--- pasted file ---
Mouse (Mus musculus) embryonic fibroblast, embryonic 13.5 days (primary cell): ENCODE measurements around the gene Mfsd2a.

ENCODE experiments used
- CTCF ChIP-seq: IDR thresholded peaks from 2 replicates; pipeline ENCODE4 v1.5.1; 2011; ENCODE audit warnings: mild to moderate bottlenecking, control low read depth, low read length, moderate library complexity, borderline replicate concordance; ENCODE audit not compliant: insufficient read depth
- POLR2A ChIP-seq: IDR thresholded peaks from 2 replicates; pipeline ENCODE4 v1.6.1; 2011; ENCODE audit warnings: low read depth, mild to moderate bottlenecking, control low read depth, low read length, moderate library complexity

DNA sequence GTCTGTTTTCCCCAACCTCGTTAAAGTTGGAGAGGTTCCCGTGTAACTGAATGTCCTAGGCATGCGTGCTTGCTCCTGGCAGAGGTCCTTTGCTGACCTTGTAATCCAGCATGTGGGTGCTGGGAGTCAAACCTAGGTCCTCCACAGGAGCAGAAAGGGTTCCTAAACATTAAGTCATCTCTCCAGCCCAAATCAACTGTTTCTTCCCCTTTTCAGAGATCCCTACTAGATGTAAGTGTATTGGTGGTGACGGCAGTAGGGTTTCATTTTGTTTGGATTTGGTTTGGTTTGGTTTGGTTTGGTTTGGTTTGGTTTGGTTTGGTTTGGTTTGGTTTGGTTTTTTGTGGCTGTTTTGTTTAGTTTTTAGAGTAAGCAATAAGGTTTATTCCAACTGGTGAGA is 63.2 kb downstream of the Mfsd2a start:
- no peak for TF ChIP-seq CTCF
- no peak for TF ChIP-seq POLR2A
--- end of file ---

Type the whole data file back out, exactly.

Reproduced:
Mouse (Mus musculus) embryonic fibroblast, embryonic 13.5 days (primary cell): ENCODE measurements around the gene Mfsd2a.

ENCODE experiments used
- CTCF ChIP-seq: IDR thresholded peaks from 2 replicates; pipeline ENCODE4 v1.5.1; 2011; ENCODE audit warnings: mild to moderate bottlenecking, control low read depth, low read length, moderate library complexity, borderline replicate concordance; ENCODE audit not compliant: insufficient read depth
- POLR2A ChIP-seq: IDR thresholded peaks from 2 replicates; pipeline ENCODE4 v1.6.1; 2011; ENCODE audit warnings: low read depth, mild to moderate bottlenecking, control low read depth, low read length, moderate library complexity

DNA sequence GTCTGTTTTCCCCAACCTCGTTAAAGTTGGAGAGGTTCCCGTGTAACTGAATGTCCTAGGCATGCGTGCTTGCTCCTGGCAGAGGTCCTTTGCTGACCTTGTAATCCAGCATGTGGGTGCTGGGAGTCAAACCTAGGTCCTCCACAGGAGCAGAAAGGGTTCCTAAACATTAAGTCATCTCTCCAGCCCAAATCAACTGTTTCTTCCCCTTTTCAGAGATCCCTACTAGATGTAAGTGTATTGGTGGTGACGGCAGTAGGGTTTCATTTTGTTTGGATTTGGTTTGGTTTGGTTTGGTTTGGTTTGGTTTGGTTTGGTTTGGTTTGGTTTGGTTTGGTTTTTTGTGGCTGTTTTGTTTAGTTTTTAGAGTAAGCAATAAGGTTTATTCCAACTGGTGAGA is 63.2 kb downstream of the Mfsd2a start:
- no peak for TF ChIP-seq CTCF
- no peak for TF ChIP-seq POLR2A